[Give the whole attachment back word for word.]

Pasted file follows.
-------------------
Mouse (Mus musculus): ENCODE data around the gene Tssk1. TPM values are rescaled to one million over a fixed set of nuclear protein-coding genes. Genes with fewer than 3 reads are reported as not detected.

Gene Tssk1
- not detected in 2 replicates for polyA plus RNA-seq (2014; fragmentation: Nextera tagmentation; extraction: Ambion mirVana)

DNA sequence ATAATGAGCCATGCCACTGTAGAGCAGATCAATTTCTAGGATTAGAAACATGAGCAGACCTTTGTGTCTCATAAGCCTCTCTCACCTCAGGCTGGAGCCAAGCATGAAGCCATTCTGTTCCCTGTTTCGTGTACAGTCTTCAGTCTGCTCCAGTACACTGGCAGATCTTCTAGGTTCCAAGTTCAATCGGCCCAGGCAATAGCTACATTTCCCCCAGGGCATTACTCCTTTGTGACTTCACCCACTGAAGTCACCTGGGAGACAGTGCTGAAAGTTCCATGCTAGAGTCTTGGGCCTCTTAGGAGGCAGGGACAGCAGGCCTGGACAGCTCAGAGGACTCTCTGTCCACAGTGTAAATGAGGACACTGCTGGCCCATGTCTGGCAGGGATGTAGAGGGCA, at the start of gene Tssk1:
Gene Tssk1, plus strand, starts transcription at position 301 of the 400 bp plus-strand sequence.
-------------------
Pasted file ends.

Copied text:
Mouse (Mus musculus): ENCODE data around the gene Tssk1. TPM values are rescaled to one million over a fixed set of nuclear protein-coding genes. Genes with fewer than 3 reads are reported as not detected.

Gene Tssk1
- not detected in 2 replicates for polyA plus RNA-seq (2014; fragmentation: Nextera tagmentation; extraction: Ambion mirVana)

DNA sequence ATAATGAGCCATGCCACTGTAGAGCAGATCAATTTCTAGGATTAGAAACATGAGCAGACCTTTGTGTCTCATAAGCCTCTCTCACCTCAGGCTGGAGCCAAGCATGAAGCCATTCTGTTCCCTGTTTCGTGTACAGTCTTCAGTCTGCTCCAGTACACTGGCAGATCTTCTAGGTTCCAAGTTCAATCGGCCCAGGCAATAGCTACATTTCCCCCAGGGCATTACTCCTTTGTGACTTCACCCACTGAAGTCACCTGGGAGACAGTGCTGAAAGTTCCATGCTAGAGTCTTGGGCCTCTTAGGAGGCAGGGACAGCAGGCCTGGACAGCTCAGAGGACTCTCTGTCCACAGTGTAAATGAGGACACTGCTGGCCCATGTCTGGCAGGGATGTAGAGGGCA, at the start of gene Tssk1:
Gene Tssk1, plus strand, starts transcription at position 301 of the 400 bp plus-strand sequence.